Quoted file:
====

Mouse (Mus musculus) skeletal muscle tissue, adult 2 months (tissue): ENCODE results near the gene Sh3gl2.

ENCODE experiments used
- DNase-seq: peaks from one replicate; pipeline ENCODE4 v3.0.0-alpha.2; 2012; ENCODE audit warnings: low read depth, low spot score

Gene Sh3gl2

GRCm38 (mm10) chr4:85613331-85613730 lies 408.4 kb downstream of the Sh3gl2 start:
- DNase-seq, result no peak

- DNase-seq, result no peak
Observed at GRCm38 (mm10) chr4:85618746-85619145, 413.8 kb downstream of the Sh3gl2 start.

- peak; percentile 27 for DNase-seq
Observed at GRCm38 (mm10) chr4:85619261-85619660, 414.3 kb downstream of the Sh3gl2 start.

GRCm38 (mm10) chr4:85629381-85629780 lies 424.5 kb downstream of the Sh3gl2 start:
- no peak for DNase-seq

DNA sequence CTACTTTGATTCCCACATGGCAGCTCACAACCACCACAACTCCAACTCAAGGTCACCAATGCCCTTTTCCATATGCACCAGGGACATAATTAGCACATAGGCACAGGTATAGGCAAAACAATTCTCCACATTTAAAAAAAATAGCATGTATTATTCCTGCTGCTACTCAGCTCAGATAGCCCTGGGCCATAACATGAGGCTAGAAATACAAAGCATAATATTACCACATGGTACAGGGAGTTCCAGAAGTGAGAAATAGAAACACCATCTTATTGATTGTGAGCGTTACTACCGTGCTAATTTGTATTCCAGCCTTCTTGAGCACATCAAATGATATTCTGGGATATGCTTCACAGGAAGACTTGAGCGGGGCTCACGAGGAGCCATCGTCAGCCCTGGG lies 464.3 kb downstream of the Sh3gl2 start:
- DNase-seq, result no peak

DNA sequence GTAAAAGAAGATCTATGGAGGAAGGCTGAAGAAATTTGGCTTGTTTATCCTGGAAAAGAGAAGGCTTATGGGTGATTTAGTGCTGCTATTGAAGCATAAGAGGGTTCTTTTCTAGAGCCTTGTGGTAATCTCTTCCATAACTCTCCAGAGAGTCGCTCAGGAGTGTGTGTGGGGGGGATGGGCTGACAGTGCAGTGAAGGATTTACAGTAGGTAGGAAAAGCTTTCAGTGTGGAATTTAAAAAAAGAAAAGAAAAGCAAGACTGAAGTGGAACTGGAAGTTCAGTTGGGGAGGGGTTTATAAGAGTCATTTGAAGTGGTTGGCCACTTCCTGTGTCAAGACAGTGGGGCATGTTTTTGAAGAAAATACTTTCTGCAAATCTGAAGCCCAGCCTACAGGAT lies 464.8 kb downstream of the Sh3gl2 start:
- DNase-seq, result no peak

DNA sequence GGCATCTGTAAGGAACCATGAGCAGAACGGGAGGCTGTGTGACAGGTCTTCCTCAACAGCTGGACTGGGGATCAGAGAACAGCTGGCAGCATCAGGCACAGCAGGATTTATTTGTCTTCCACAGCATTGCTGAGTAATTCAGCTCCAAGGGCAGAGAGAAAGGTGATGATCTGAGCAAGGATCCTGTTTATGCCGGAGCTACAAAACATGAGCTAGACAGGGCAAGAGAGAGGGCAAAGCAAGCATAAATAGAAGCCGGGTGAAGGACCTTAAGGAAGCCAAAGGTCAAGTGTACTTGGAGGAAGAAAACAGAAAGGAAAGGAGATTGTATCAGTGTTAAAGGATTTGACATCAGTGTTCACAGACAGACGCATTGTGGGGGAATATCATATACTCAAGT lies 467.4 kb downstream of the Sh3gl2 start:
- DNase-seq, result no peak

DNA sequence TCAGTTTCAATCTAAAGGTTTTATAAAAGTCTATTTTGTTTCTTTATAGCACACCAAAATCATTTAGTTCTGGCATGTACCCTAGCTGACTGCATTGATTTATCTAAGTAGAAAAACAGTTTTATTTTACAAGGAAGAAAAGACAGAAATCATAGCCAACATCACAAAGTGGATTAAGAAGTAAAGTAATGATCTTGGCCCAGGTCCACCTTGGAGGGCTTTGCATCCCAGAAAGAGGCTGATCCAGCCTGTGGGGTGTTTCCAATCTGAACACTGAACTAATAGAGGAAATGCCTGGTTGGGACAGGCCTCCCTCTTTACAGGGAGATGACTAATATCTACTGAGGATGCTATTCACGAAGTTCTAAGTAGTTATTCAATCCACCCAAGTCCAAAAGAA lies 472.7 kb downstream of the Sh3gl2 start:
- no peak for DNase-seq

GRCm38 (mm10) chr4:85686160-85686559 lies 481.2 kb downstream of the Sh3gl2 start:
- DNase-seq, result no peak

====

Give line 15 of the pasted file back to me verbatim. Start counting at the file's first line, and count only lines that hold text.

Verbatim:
DNA sequence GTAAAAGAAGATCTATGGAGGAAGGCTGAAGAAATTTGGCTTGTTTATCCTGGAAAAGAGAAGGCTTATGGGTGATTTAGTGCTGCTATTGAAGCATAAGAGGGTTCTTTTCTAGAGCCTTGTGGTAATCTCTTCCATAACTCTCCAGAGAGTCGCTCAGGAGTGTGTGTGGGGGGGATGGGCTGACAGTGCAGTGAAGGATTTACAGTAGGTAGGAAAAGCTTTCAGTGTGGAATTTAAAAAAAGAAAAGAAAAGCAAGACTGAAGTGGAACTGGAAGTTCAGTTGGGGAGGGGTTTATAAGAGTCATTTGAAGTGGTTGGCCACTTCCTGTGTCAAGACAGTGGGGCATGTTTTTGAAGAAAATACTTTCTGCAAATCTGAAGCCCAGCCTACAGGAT lies 464.8 kb downstream of the Sh3gl2 start: